Researchers compared 1mg THC vs. 5mg/kg cannabis extract with the equivalent amount of THC, and found the whole plant extract to have significantly more antispastic effect.

    The researchers attributed this result to the presence of cannabidiol (CBD) within the cannabis extract, which helps to facilitate the activity of the body’s endocannbinoid system.

    Improving Absorption Of Active Ingredients

    The entourage effect can also work to improve the absorption of cannabis extracts. Cannabinoids are chemically polar compounds, which makes them at times makes them difficult for the body to absorb in isolation.

    “With the assistance of terpenoids like caryophyllene, absorption of cannabinoids can be increased.”

    Absorption of topicals provides a prototypical example of this problem. The skin is made up of two layers, also known as a bi-layer, which makes it difficult for for very polar molecules like water and cannabioids to pass through.

    With the assistance of terpenoids like caryophyllene, absorption of cannabinoids can be increased and therapeutic benefits achieved.

    Overcoming Bacterial Defense Mechanisms

    The entourage effect also accounts for cannabis extracts to be effective in treating various bacterial infections. There are a number of studies which show the antibacterial properties of cannabinoids.

    “Whole-plant cannabis extracts have non-cannabinoid constituents which also have antibacterial properties.”

    However, bacteria develop defense mechanisms over time to combat the effects of antibiotics ultimately allowing them to become resistant to therapies which were previously effective.

    Thus, it is beneficial that whole-plant cannabis extracts have non-cannabinoid constituents that also have antibacterial properties. These molecules attack bacteria through pathways which differ from cannabinoid pathways. Given the attack on multiple fronts, the development of bacterial resistance is limited.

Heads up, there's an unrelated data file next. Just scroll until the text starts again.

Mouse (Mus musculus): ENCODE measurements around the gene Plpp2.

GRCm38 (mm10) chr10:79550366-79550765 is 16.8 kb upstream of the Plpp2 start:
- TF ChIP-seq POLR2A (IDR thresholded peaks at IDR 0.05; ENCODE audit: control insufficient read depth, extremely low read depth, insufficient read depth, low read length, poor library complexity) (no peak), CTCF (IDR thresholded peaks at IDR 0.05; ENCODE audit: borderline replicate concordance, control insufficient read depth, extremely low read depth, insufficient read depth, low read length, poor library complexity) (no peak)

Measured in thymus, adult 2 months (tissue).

Minimizing Adverse Side Effects

    Finally, the entourage effect allows certain cannabinoids to modulate the negative side effects of other cannabinoids. The most fitting example of this is CBD’s ability to modulate the perceived negative effects of THC.

    Many patients have heard about (or experienced) the increased anxiety and paranoia sometimes associated with cannabis consumption. Thanks to the entourage effect, research has shown that CBD can be effective in minimizing the anxiety associated with THC, lowering users’ feelings of paranoia.

    As you can see, THC, CBD, and the remaining cannabinoids don’t have to compete with one another – they can work in tandem alongside the other components of cannabis extracts to provide therapeutic relief for a wide variety of ailments.


    Finding The Optimal Therapeutic Ratio Of THC And CBD